Jose Canseco – Major League Baseball’s Bad Boy
José Canseco is a former Major League Baseball player that has become controversial after he retired, mainly due to his admission to steroids use during his days in the league. Even more controversial is his implication of other baseball superstars, including the legendary Mark McGwire, who have consistently denied doping allegations.
Canseco is an outfielder and designated hitter of the Oakland Athletics from the late 1985 until 1992, when he was traded to the Texas Rangers. It was during his stint in the Oakland A’s that Jose became Rookie of the Year (1986), American League MVP (1988), got five of this six inclusions in the All-Star selection (1986, 1988, 1989, 1990, 1992, 1999) and got his first World Series title (1989). He also holds the record of being the first player to be in the 40/40 Club, a term coined by sportswriters for players who are able to accumulate 40 homeruns and 40 stolen bases in a single season, which includes only three other players: Barry Bonds, Alex Rodriguez and Alfonso Soriano .
Canseco played with Mark McGwire in the Oakland A’s, forming the formidable “Bash Brothers” offensive tandem feared by other teams. He is with McGwire when the latter set the record for the most number of homeruns by a rookie (49) in 1987. It is this close association with the Big Mac that Canseco drew upon when he revealed their doping habits together in his book, Juiced: Wild Times, Rampant 'Roids, Smash Hits & How Baseball Got Big. The book appeared in the New York times bestsellers list.
Canseco is seen as a figure that changed Major League Baseball bigtime, in more ways than one. It was Canseco who ushered in the era of well-built baseball players with over-the-top salaries and outrageous lifestyles. In his book, Canseco revealed how he became a virtual guinea pig for performance enhancing drugs, which were then beginning to make inroads into various sports disciplines. He proudly claims to be the one who introduced steroids to baseball, and was known during his time as The Chemist, as he mixed up and experimented with anabolic steroids and human growth hormones.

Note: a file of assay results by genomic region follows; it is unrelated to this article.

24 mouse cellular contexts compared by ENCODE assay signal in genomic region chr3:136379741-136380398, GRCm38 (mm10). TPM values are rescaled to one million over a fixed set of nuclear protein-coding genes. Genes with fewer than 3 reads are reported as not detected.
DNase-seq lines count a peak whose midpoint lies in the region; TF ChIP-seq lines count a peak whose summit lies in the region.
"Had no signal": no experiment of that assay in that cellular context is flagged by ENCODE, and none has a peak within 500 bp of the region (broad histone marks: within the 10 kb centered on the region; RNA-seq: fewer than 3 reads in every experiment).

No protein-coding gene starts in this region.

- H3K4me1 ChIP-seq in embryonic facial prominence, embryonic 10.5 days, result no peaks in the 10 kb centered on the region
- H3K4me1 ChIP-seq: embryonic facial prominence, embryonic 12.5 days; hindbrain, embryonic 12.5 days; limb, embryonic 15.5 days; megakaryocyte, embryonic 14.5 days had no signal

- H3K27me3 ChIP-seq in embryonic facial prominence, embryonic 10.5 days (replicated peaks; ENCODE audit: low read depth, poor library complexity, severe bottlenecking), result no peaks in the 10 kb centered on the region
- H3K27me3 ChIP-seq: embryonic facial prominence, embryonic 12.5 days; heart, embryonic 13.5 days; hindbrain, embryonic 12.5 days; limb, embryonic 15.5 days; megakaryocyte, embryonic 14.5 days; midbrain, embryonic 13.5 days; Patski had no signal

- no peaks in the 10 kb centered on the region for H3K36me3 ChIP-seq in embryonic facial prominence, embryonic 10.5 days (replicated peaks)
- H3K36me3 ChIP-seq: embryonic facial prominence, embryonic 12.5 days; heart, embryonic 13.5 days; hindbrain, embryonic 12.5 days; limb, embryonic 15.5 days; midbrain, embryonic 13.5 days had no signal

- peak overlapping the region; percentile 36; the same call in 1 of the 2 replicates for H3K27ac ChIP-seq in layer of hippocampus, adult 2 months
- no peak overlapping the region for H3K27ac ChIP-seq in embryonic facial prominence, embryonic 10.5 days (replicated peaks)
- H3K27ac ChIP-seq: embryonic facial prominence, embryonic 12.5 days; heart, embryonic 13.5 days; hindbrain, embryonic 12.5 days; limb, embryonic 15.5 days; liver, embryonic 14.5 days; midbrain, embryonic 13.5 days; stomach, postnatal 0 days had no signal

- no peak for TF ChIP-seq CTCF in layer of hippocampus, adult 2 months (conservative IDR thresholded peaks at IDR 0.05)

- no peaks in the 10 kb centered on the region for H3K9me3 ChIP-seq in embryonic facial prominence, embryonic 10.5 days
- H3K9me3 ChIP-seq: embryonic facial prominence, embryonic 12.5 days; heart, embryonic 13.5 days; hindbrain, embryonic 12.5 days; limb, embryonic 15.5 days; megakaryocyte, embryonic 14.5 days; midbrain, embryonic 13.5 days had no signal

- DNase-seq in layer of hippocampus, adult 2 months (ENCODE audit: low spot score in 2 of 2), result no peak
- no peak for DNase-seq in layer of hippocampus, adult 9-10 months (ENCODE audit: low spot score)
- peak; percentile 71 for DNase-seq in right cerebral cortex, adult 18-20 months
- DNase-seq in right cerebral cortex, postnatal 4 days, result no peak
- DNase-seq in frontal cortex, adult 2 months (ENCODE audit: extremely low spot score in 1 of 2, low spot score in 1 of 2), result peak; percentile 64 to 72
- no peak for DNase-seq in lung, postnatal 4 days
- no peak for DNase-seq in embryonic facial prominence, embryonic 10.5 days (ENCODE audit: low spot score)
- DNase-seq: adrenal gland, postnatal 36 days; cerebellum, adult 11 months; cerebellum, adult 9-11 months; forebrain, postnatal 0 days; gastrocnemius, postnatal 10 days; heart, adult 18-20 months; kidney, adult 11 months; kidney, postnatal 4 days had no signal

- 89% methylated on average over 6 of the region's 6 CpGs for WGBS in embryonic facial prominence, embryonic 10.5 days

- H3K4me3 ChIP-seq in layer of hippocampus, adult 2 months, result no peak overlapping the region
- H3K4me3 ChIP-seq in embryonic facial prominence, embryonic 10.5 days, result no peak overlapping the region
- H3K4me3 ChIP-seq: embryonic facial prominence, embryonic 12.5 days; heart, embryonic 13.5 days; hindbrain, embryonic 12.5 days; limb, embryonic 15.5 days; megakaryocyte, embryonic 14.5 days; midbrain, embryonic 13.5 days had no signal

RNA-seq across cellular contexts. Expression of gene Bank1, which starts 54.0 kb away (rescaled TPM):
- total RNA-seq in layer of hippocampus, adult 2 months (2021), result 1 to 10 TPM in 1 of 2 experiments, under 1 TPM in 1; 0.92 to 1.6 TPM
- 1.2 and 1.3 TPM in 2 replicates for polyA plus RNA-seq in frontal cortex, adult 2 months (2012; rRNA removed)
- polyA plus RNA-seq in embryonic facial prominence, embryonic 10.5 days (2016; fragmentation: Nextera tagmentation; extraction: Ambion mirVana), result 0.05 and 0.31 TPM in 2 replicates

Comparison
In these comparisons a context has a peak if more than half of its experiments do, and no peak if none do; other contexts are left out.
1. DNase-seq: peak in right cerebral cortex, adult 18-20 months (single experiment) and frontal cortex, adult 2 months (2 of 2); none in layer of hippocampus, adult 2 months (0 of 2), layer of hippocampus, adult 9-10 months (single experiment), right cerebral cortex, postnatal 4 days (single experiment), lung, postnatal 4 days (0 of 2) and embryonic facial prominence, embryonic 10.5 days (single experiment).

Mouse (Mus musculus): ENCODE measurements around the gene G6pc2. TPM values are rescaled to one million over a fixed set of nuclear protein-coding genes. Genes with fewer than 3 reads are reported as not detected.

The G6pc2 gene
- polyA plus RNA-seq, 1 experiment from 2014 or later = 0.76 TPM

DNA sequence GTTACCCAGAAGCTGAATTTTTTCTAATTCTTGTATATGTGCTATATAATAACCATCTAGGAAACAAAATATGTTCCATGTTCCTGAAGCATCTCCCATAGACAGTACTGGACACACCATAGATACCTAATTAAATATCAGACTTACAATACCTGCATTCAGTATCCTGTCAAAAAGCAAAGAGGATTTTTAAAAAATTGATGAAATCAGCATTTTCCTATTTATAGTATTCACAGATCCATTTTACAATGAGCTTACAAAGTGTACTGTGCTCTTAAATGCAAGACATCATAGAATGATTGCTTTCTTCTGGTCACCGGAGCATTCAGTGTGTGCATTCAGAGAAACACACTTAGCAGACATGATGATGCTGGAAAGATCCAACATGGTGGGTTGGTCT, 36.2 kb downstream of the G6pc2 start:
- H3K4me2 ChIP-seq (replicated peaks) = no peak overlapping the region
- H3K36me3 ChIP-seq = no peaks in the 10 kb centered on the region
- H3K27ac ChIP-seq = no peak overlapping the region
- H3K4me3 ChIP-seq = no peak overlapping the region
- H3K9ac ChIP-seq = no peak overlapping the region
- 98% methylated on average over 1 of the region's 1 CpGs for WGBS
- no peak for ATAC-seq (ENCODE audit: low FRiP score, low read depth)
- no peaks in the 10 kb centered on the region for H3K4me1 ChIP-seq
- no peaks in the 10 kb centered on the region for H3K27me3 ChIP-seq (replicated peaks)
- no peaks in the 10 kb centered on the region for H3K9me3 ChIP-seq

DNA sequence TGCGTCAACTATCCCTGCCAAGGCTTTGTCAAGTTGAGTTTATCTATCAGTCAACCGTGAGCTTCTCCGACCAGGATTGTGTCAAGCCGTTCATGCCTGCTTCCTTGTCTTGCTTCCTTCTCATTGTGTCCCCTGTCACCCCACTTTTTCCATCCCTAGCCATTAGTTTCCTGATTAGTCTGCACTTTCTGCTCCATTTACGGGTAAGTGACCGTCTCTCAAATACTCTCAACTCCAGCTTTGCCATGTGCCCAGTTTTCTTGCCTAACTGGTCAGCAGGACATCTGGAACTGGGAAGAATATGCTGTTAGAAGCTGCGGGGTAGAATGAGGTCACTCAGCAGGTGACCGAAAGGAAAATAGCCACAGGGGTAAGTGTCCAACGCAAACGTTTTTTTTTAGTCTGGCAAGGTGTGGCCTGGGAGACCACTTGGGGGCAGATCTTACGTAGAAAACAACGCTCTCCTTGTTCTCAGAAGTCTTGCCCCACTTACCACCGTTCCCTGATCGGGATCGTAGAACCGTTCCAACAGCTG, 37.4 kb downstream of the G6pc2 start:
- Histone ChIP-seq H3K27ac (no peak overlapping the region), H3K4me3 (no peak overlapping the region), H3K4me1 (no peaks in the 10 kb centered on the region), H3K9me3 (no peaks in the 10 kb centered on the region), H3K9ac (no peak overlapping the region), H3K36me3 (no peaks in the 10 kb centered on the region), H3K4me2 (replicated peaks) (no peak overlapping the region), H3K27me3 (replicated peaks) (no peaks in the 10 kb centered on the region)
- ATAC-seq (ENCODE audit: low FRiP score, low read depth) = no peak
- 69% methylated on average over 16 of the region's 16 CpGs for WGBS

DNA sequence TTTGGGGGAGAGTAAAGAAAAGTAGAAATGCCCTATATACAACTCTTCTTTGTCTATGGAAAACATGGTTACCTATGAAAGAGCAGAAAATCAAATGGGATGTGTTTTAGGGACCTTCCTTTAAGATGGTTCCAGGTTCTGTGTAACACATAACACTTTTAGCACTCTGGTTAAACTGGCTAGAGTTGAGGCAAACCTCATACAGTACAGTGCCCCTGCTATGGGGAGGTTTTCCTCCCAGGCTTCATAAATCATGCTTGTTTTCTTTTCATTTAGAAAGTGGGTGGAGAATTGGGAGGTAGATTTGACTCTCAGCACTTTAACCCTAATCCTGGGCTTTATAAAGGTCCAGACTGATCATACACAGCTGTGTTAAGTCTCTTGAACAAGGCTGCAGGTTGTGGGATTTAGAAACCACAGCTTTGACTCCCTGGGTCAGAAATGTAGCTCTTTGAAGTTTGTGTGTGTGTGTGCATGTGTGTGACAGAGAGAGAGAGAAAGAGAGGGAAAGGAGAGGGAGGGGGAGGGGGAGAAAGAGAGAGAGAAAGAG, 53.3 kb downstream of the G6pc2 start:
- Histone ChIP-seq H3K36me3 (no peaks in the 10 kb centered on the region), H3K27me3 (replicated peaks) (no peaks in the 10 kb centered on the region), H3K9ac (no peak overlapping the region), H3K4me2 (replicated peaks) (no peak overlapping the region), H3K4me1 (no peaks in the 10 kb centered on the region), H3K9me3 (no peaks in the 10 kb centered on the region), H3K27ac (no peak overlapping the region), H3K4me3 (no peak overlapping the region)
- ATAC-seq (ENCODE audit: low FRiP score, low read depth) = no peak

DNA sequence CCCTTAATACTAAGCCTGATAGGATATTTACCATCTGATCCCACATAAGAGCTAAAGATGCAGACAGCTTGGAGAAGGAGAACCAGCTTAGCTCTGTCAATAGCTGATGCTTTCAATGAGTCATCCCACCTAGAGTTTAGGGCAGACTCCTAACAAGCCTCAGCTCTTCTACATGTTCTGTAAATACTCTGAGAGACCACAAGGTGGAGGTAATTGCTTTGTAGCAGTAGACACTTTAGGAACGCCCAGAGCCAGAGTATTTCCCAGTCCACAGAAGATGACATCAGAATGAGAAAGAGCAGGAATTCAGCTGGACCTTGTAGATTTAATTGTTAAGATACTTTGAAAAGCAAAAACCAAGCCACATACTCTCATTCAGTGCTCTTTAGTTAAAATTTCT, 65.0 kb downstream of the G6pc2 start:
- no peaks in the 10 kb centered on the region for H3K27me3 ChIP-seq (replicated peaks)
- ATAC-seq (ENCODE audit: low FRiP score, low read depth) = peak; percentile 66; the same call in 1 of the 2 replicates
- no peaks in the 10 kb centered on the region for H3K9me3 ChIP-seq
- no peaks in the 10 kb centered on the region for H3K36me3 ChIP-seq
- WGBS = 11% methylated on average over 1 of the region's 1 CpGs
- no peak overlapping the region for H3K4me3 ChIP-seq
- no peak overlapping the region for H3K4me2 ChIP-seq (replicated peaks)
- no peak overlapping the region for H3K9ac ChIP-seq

Canseco maintains that steroid use is not bad, as the drugs help athletes and the league only get better. He maintains that when properly monitored by a physician, steroid use in small doses gives a better quality of life, makes players look better and sexier, helps players quickly recover from injuries, and, eventually, results in better performances. Canseco dismisses as myth the widely-accepted belief that steroids destroy the bodies of athletes. In fact, Canseco, credits steroids in changing the image of baseball from one replete with drinking and pill-popping old-timers to a younger set of ‘roiders that give more exciting games for fans.
One of his assertions, relating to testicular atrophy which is a common steroids side-effect, is that while atrophy is possible and will reduce the size of the testicles, the size of the penis is not diminished by steroids use. On the contrary, he even claims the hormones may make the organ actually get bigger, citing his own experience and sexual conquests as proofs.
In Juiced, Canseco claims to have personally injected steroids and growth hormones to some of his teammates, including McGwire and Rafael Palmeiro. Both players denied the allegations; in their respective appearances before the House Government Reform Committee that investigated drug abuse in major league baseball, McGwire declined to answer questions while Palmiero categorically denied using steroids. The MLB later commissioned Sen. George J. Mitchell to do a separate investigation and the Mitchell Report released on December 2007 also did not name both players among those found to be using or somehow linked to entities or individuals found to be supplying steroids to players. It is worth nothing that McGwire admitted in 1998 using androstenedione, a steroid-precursor found in an over-the-counter muscle enhancement product which was at the time still legal under U.S. law, though it was already banned by the World Anti-Doping Agency.
After the release of Juiced, Canseco maintained that many MLB players are into steroids, naming specifically Jason Giambi, Barry Bonds, Sammy Sosa, and Bret Boone based on changes in their physical appearances. Both Giambi and Bonds have since admitted using steroids. Canseco is set to release a second book entitled Vindicated.